Michael Wade Nance.jpg

Michael Wade Nance

A man who previously tried to have thrown out the death sentence he received, after murdering a man in Lilburn nearly 30 years ago, has a new request for a federal judge: let a firing squad shoot him to death.

Michael Wade Nance’s team of attorneys filed the petition with the Northern District Court of Georgia last week to stop state officials from executing him by lethal injection, which is the traditional method of execution used in Georgia.

“Defendants could avoid subjecting Mr. Nance to a gratuitously painful execution by implementing a readily available alternative, namely death by firing squad, which would significantly reduce the substantial risk of severe pain,” attorney John P. Hutchins wrote in the petition.

Nance, who will turn 59 this year according to state prison records, was convicted in 1997 of the December 1993 murder of Gabor Balogh in the parking lot of the ABC Package Store on Indian Trail Road, according to a 2013 Daily Post report. Nance had just robbed the Tucker Federal Bank across the street before running over to Balogh’s car so he could steal it and get away.

Balogh was shot in the left elbow, but the bullet ricocheted and punctured his heart and liver, leading to his death, according to the 2013 Daily Post report.

The Georgia Supreme Court was asked at least three times to rule on the death sentence levied against Nance. It upheld his conviction but tossed the original death sentence in 2000 citing a problem with a juror that the high court ruled should not have been on the jury.

Another death sentence was handed down in 2002, but that sentence was also challenged by Nance. It was thrown out by a Butts County court, but re-instated by the Georgia Supreme Court in 2013, according to the Daily Post report from that time.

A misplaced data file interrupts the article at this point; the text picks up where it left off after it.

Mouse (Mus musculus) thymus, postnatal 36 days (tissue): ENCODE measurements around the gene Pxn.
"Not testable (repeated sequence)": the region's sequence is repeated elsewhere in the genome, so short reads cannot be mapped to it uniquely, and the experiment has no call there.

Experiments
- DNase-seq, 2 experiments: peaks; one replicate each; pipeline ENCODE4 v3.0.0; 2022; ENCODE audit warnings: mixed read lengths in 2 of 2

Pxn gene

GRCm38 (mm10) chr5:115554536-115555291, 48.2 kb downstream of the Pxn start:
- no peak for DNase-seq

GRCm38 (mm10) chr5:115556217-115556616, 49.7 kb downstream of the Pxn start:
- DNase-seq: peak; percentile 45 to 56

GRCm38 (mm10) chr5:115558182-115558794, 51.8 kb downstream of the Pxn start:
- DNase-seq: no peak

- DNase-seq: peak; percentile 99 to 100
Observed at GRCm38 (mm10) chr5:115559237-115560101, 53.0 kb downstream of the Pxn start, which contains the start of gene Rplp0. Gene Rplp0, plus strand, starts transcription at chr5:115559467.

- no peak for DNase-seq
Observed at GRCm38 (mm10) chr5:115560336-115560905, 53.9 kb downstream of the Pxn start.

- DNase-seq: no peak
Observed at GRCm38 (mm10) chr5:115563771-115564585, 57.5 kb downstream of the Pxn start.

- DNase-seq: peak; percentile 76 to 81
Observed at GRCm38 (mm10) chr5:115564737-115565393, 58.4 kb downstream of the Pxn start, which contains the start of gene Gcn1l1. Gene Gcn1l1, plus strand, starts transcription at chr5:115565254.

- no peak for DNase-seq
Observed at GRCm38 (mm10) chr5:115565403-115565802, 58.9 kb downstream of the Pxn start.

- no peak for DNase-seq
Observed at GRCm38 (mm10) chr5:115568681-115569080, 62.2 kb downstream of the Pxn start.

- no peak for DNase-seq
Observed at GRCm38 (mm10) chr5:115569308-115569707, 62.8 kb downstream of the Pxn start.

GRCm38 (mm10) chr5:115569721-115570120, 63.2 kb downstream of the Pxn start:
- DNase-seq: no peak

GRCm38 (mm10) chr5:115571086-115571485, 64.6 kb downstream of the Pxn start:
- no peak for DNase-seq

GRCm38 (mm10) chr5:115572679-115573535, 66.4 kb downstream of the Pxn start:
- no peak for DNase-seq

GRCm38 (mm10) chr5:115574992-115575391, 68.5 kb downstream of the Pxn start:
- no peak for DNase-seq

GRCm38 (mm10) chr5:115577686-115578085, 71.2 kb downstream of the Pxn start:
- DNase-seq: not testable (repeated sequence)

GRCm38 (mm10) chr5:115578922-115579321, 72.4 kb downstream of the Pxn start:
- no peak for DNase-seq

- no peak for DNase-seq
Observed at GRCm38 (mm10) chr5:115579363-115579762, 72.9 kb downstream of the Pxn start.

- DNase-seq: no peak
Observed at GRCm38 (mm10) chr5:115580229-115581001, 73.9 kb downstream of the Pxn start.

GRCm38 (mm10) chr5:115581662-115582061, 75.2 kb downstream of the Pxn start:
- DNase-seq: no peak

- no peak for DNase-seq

Nance attempted to appeal the Georgia Supreme Court’s 2013 decision by taking it to the federal courts, but it was upheld by the U.S. Court of Appeals last year, according to court documents.

A firing squad is not a traditional method of executing people in the U.S., with CNN reporting it is only used in three states: Mississippi, Oklahoma and Utah. No inmate in a U.S. prison has been executed by firing squad since 2010, with the last one taking place in Utah, according to CNN.

Nance’s attorneys cited issues with his veins as part of the reason why the request was being made to use a firing squad instead of lethal injection.

“Mr. Nance’s veins are extremely difficult to locate through visual examination, and those veins that are visible are severely compromised and unsuitable for sustained intravenous access,” Hutchins wrote. “If defendants attempt to execute Mr. Nance by lethal injection, there is a substantial risk that Mr. Nance’s veins will lose their structural integrity and ‘blow,’ leading to the leakage of the lethal injection drug into the surrounding tissue.

“The leakage of the lethal injection drug causes intense pain and burning in the surrounding tissue, and also results in inadequate or inconsistent drug delivery, leading to a prolonged execution that will produce excruciating pain.”

In addition to raising concerns about Nance’s veins, his attorneys also argued that a prescription medication he has been taking, gabapentin, may make it impossible to block an agent administered to prevent him from feeling pain during the lethal injection execution. Nance has been taking the medication to deal with chronic back pain.

The attorney argued that, due to the potential effects of the medication as well as the issues with his veins, executing him by lethal injection would violate his rights under the eighth and 14th amendments of the U.S. Constitution.

“Mr. Nance’s continuous exposure to gabapentin has altered his brain chemistry in such a way that pentobarbital will no longer reliably render him unconscious and insensate, further creating and exacerbating the substantial risk that Mr. Nance will consciously suffer a prolonged and painful execution,” Hutchins said in the petition.

I'm a Crawford Long baby who grew up in Marietta. I eventually wandered away from home and attended the University of Southern Mississippi, in Hattiesburg, Miss., where I first tried my hand at majoring in film for a couple of years. And then political sc

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